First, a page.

# Properties of the bilinear pairing groups?

I stumbled across this correctness of a scheme:

$$e(g^r, H(id)^x) = e(g^x, H(id))^r = e(g^x, H(id))^r$$

and have a hard time following the properties of the bilinear pairing. Does anyone know the "rules" for such pairings or where to read about them?

As far as I have learned I know that:

$$e(g^{xy}, g) = e(g,g)^{xy} = e(g^x, g^y)$$

but do these properties commute, and how is the correctness scheme above correct?

• The second and third terms in the equality of the correctness proof you quote are identical - I suspect you might have a typo there. Apr 21, 2022 at 12:22

In pairing-based cryptography, bilinear pairings are usually defined as follows:

Let $$G_1, G_2, G$$ be finite cyclic groups of the same order. A bilinear pairing is then a map $$e : G_1 \times G_2 \rightarrow G$$ which is bilinear, that is: $$e(p^a, q^b) = e(p, q)^{ab}$$

It is often also implied or required that:

• $$e$$ is not the trivial pairing which maps all inputs to the neutral element of $$G$$
• We have a way to compute $$e$$ 'efficiently'
• if $$g_1$$ is a generator of $$G_1$$, and $$g_2$$ of $$G_2$$, then $$e(g_1, g_2)$$ is a generator of $$G$$
• In some contexts $$G_1 = G_2$$ is used, that is $$e$$ will be of the form $$e : G_1 \times G_1 \Rightarrow G$$.

Thus, informally, a bilinear pairing allows to "pull out" the exponents (assuming multiplicative notation) of its inputs.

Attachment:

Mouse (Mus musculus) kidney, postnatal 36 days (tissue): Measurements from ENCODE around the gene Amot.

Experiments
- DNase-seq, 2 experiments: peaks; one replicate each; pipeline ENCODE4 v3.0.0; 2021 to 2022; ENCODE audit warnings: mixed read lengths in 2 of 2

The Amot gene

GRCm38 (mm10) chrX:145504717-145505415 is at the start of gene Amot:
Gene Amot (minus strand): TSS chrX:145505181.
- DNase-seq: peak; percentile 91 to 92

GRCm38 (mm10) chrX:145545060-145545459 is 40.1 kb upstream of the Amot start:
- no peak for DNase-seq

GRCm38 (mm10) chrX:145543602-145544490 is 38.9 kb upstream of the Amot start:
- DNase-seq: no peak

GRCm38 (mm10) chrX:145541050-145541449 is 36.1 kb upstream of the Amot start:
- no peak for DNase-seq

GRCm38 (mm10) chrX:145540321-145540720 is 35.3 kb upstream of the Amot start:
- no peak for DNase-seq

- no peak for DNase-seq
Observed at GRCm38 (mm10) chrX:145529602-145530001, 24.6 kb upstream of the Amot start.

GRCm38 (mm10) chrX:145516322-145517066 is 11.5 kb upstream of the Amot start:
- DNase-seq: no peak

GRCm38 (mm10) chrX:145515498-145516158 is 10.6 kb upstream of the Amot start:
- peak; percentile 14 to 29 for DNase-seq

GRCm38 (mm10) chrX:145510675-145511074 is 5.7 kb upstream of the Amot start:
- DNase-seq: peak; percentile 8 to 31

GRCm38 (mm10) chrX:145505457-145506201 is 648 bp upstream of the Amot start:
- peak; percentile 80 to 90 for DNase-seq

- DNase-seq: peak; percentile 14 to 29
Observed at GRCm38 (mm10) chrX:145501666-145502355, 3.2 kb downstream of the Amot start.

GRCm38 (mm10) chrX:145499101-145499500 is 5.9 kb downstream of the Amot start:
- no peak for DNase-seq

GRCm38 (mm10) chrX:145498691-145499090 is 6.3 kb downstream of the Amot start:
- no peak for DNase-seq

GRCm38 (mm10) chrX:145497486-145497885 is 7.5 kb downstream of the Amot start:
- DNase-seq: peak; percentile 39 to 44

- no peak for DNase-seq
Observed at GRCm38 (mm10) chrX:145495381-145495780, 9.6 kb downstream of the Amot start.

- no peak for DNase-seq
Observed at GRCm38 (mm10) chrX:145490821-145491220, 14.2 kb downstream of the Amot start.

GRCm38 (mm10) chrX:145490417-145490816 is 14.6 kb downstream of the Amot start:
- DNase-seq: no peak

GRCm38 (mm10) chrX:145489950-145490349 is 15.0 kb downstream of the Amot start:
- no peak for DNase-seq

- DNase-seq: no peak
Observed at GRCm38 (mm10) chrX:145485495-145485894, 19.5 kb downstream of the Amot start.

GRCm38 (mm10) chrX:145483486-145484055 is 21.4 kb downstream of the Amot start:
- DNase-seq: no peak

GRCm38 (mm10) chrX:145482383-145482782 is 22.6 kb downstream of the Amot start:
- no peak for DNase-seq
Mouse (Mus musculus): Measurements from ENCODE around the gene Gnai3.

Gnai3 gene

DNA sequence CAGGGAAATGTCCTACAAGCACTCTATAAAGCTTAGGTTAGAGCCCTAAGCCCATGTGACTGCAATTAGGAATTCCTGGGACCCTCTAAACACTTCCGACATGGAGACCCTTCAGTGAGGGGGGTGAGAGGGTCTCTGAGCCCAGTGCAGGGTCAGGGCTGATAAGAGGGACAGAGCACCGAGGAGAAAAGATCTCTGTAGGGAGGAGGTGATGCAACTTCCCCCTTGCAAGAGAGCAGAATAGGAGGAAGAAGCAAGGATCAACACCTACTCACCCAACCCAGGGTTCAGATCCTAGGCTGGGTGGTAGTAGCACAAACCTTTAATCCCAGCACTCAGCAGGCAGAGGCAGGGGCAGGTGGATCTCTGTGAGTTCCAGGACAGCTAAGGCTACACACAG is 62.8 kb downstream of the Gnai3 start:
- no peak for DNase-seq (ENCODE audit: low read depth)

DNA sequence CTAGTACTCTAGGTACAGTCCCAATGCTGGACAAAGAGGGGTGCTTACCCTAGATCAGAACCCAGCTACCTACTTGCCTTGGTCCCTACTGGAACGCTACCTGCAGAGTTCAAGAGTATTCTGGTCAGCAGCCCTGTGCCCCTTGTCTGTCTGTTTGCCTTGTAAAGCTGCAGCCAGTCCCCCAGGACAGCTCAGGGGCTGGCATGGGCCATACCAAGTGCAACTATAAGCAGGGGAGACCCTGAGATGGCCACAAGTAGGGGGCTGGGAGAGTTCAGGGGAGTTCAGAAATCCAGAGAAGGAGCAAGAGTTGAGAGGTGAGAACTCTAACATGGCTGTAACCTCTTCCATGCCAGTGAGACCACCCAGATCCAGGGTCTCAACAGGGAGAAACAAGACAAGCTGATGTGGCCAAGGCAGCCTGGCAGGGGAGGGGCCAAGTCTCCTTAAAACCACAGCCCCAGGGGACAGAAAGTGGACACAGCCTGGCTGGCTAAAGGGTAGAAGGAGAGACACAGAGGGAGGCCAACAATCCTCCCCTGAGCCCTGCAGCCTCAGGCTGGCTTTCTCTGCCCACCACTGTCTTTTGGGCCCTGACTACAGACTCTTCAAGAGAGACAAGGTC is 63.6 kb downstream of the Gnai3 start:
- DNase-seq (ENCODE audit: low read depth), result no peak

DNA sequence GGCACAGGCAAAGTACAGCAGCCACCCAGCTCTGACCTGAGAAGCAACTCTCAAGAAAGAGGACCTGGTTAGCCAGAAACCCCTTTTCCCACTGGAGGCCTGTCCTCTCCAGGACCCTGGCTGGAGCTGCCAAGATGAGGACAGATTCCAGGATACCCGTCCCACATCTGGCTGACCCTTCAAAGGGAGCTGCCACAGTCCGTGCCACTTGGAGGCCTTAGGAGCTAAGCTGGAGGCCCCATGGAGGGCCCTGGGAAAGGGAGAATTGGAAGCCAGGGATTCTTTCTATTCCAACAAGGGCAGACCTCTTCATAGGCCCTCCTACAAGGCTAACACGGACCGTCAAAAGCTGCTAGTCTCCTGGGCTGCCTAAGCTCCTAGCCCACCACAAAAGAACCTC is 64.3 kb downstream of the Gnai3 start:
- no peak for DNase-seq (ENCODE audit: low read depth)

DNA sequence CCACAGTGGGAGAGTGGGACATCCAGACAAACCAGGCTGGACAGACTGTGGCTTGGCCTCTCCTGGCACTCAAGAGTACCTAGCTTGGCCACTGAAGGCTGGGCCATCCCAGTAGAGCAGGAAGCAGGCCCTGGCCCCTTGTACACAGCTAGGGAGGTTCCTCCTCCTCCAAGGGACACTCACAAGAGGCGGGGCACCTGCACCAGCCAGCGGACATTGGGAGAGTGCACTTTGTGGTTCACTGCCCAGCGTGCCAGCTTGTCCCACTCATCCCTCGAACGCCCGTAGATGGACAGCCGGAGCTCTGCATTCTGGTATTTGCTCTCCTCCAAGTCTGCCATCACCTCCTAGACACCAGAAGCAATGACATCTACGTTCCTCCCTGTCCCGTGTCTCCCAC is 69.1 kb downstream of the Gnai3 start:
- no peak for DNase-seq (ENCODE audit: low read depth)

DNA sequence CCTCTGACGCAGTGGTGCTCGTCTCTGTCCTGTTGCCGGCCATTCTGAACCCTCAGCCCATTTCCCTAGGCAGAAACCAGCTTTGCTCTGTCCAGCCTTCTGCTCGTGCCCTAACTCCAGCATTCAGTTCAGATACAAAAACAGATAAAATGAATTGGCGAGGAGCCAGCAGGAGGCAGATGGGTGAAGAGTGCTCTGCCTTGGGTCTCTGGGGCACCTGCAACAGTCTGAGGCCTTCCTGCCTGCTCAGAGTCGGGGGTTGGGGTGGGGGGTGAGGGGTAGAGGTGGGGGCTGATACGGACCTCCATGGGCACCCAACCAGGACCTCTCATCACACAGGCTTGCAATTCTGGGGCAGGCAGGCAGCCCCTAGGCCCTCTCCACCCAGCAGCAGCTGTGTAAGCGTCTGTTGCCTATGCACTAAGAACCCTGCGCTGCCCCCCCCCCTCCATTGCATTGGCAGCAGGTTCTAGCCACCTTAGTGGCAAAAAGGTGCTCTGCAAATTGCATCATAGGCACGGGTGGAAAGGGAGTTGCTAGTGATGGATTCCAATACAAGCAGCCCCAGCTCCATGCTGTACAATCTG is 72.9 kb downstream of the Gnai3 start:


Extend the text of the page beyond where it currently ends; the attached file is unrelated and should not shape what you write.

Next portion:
The correctness proof you quote is straight-forward, then: \begin{align} e(g^r,H(id)^x) & = e(g, H(id))^{rx} & \text{ bilinearity} \\ & = e(g, H(id))^{xr} & \text{ commutativity} \\ & = e(g^x, H(id)^r) & \text{ bilinearity} \end{align}

You can find a decent (I find) introduction into pairing-based cryptography in these lecture slides by John Bethencourt.

• Saying $G_1 = G_2$ might be confusing to some people starting out. In most implementations, they are treated as different groups. Apr 21, 2022 at 13:19
• @AmanGrewal Ah that's interesting. Most my exposure has been via a few papers in the threshold setting from a few years ago, which had usually used $G_1 = G_2$. I have slightly reworded the above, to be less absolute about this. Apr 21, 2022 at 18:55
• From my experience, you use pairings where $G_1, G_2 \subset G$. The pairing might be well-defined on all of $G \times G$, but libraries only implement the useful parts (for speed or ease of hashing into the curve). Apr 21, 2022 at 21:23
• Thank you @Morrolan !!
– Rory
Apr 25, 2022 at 13:57